Four of the most important developments you can make to your website

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Today your company’s website is more than just a set of pages filled with information.    

Today your company’s website is more than just a set of pages filled with information. Done correctly, a business website can become a digital shop window that drives sales, enhances your brand presence and provides useful functionality that your customers and prospects will enjoy and engage with.  Companies should consider online user journeys and base their website at the very heart of this, and direct online visitors to dedicated landing pages designed to convert indifferent prospects into loyal customers.

 

Not sure where to start? Here are four important developments you can make now to your website:

 

1. Mobile responsivity

If your website is not already optimised for mobile visitors, stop any other developments and make this your priority!  Traffic from smartphones has now overtaken desktops, meaning your site should be built with a “mobile first” development ethos. Websites should now display content in a way that fills any device’s screen, and can be tapped by a mobile user as well as clicked by a desktop or laptop visitor.  Further, it is well-known that search engines such as Google heavily penalise sites that are not developed for mobile users – meaning your competitors could be stealing a march on you on the precious search engine page real estate.  Simply, think mobile first, and your customers and bottom line will thank you for it.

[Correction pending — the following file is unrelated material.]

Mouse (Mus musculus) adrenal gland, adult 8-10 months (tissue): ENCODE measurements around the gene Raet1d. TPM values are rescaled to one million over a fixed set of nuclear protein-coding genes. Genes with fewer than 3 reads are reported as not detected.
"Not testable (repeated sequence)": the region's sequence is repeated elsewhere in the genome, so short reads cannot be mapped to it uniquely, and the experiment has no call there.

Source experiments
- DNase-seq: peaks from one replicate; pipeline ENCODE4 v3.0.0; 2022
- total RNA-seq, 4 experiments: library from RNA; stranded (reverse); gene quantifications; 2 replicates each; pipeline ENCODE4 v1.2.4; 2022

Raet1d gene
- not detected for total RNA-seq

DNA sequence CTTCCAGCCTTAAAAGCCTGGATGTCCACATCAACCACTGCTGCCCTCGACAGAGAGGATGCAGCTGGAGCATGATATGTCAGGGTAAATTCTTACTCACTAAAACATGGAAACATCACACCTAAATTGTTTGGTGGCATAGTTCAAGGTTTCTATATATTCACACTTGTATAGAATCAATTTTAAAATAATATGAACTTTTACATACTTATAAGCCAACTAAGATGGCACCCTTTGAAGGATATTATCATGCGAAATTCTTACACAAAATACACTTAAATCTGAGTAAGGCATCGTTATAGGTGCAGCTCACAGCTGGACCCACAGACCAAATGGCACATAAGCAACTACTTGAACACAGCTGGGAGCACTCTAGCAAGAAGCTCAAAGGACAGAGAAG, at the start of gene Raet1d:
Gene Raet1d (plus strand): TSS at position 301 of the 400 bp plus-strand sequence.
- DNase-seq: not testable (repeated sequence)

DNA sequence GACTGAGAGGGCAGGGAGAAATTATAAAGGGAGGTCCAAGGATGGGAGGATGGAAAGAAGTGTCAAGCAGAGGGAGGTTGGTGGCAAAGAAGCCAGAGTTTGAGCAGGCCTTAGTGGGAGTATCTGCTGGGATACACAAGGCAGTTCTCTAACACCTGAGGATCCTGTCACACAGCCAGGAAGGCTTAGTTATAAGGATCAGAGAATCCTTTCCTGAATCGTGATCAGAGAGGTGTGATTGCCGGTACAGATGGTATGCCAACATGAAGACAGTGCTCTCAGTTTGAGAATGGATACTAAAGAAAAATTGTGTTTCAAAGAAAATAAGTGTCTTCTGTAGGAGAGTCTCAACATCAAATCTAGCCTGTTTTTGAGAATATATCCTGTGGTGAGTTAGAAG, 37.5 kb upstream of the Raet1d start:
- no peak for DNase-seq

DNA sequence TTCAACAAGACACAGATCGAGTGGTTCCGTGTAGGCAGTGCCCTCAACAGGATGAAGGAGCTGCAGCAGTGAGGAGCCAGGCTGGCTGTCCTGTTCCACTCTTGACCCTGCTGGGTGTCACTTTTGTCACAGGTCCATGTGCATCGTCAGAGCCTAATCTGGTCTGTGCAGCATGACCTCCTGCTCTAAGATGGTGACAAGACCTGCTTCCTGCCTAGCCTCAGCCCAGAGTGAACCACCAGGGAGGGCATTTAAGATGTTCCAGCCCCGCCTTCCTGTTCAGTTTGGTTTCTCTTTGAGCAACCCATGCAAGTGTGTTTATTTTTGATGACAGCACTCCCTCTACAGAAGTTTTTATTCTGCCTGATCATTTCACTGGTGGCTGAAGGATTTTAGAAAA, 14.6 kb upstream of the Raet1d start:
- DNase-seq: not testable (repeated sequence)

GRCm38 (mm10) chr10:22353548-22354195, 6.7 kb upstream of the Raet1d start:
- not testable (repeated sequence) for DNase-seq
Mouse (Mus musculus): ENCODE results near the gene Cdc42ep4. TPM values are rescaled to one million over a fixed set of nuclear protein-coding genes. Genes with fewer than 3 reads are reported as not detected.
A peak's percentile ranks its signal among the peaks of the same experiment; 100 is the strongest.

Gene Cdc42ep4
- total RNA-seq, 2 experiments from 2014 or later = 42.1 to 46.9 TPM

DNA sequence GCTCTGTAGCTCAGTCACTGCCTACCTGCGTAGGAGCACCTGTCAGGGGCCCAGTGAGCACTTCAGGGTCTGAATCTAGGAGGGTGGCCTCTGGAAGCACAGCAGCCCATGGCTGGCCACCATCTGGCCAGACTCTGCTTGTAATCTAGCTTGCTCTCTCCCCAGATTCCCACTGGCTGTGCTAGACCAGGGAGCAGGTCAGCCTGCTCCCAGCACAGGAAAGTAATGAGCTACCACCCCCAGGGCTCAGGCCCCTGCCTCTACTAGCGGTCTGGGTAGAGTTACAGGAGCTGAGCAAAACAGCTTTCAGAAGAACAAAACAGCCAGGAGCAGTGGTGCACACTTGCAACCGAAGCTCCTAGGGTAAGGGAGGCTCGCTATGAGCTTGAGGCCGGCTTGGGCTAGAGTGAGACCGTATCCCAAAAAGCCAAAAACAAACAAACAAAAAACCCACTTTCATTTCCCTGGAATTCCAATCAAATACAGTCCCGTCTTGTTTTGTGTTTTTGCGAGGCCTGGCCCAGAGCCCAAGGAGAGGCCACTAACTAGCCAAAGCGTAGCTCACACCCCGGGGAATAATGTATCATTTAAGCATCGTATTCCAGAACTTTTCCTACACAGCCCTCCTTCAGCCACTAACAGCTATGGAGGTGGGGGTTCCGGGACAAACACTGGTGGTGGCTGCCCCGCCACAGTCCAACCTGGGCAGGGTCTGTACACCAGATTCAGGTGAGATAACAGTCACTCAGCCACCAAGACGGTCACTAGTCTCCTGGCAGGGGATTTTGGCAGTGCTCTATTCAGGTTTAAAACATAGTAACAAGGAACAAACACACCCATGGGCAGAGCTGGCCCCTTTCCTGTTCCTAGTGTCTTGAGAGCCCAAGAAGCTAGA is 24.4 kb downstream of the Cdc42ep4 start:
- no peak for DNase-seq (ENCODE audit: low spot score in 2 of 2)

2. Site speed

Have you ever sat and waited a short while for a webpage to load? How long are you prepared to wait before you hit that close tab button? 10, 20, 30 seconds… longer?  As internet speeds get faster, and online users and companies become more digitally adept, expectations for online experiences continue to rise.  Today’s digital audience are used to superfast fibre broadband and near-instant download capability.  Further, Google and other search engines class site speed as one of the primary factors that influences your company’s position on the results pages. If your website loads slowly, today’s impatient audience will look elsewhere and potential customers will be lost and unlikely to return. 

Looking to improve your site’s speed? Simple principles and improvements can make a big difference – things like optimising imagery for web will reduce file size and reducing the amount of unnecessary JavaScript or calls to applications will all help towards a slick site loading experience.  In reality there are multiple factors that influence site speed, even down to fundamentals like your hosting service.  Contact us to find out how we can help increase your website loading speed.

 

3. Search engine optimisation (SEO)

The typical web user will not directly type www.yourcompanyname.com into their URL bar to find their way to your website, most will find you through a search engine and therefore you must ensure your website is fully optimised to appear in search result pages.  This practice is known as search engine optimization (SEO) and is absolutely critical to driving important visitors to your company website. 

SEO is a complex area for which there are a lot of experts, but nobody truly knows the exact, ever-changing Google algorithm.  However, there are some crucial steps you can take to ensure you have a site that appears in a prominent position in the search results, and against the keywords you would expect your audience to type into the search engine when they look for services that you provide. Some examples of changes you can make are make your site fast loading and mobile responsive (see above), and write relevant content that matches your core keywords.  Keywords should be in all of the important areas of your web content – including page headers, copy, URLs and rich media content.